Editor's note: our web-trotting blogger, Delicia, has been combing the internet to find other groups discussing Austen's juvenilia, helping to expand our community. Make note of other upcoming discussions she's identified for us!
Austen in Boston is a group of Janeites who meet regularly to indulge themselves in everything Austen, including afternoon teas, ventures to historic homes, and movie viewings. Fortunately for those of us outside of Boston, this group of Austen enthusiasts also hosts virtual book clubs and we're all invited! One recent book club focused on Jane Austen’s unfinished novella, Catharine, or The Bower. We hope that this recap gives you new perspectives on your reading in preparation for JASP 2023 and encourages you to participate in future virtual book discussions for Austen In Boston.
Austen In Boston’s virtual book clubs are very informal and cozy. You definitely feel like you’re amongst friends. The book club leader is witty and has an astute understanding of Jane Austen’s style and narrative voice. Everyone is encouraged to share their thoughts, which results in an array of interesting snippets of information and engaging analysis. To begin our discussion, the book club leader gave a brief background to Catharine. Dated August 1792, Catharine, or the Bower is in Volume the Third of Austen’s juvenilia.
As a provocative opening, we were told of a conspiracy theory about Jane Austen. That's right: with great talent come even greater conspiracy theories, especially when that talent comes from humble origins. Writers with no formal education, low social status, or little exposure to the outside world are sometimes viewed as being incapable of producing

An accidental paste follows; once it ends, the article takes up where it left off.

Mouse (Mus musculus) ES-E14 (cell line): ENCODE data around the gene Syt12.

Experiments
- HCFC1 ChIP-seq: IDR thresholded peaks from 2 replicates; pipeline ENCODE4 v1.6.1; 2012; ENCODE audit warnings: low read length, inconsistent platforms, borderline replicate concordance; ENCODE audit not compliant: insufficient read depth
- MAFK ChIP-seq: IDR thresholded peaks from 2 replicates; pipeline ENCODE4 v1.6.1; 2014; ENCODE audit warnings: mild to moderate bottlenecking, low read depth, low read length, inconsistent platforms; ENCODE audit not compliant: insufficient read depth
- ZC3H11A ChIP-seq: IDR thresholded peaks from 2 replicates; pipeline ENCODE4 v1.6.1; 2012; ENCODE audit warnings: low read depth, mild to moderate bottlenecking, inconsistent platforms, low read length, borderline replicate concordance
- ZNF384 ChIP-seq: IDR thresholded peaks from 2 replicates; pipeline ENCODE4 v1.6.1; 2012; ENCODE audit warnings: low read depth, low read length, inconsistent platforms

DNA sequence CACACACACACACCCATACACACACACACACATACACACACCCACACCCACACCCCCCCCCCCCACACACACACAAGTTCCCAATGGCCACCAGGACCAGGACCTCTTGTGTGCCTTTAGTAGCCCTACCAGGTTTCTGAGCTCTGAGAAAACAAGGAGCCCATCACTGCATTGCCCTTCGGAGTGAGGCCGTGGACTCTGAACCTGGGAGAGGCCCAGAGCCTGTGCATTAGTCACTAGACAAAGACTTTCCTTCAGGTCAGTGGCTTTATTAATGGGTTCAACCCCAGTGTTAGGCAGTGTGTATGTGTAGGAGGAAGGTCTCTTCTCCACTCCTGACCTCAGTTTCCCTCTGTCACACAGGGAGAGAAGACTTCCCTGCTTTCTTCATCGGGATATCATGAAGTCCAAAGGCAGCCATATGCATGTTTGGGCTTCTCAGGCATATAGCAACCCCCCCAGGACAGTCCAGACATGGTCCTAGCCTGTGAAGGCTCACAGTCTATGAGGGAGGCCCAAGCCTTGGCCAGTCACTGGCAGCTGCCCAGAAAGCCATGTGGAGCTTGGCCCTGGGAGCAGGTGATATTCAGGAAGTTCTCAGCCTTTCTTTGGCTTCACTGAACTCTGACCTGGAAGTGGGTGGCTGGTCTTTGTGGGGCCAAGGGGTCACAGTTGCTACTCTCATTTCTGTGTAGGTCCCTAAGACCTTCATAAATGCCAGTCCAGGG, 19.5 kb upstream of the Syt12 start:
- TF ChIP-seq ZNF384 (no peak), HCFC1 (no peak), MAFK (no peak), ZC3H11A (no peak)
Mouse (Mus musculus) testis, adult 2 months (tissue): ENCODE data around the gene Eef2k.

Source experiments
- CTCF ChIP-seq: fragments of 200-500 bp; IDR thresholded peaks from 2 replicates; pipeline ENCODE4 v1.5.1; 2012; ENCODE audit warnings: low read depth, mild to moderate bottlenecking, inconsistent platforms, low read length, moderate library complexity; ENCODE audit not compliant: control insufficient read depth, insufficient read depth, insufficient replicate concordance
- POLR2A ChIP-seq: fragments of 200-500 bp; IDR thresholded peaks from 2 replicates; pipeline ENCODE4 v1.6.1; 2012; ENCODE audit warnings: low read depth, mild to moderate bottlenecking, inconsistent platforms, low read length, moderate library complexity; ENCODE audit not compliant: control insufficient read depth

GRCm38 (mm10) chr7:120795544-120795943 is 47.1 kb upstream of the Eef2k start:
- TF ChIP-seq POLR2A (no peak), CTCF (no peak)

distinguished literary works. In his self published book, Jane Austen: A New Revelation (2014), author Nicholas Ennos contends that Jane Austen was too poor, uneducated, and unworldly to have written the novels attributed to her. As the daughter of a rector, living inconspicuously in a small English village, Austen seems - to Ennos at least - too ordinary to have written such timeless masterpieces. Ennos asserts that the true author is Austen’s worldly and educated cousin, Eliza de Feuillide. I’m reminded of the brilliant quote from Disney Pixar’s Ratatouille: "Not everyone can become a great artist, but a great artist can come from anywhere." (For more information about Ennos’ book and counterarguments to his theory see Jane Austen in Vermont’s blog.)
Event attendees were quick to assert that the strongest evidence against this theory is Austen’s juvenilia, particularly Catharine, or The Bower. Readers see Austen’s wit, satirical eye, and astute observational powers blossoming in Catharine. One participant noted that Austen’s distinct narrative voice is present in both the juvenilia and the mature novels. Catharine, or The Bower is also a comedy of manners like Austen’s mature novels, in which Austen shows her power of observation. As one attendee put it, Catharine is the bridge from the earlier juvenilia to the mature novels.
As we moved into discussing the novel, attendees were asked to reveal their favorite moments from the story. One fan favorite was Camilla Stanley pretending to have read Charlotte Smith’s novels. When Catharine asks Camilla if she has read Smith’s novels, she enthusiastically confirms and refers to the novels as “the sweetest things in the world”. And which of Smith’s novels does she prefer?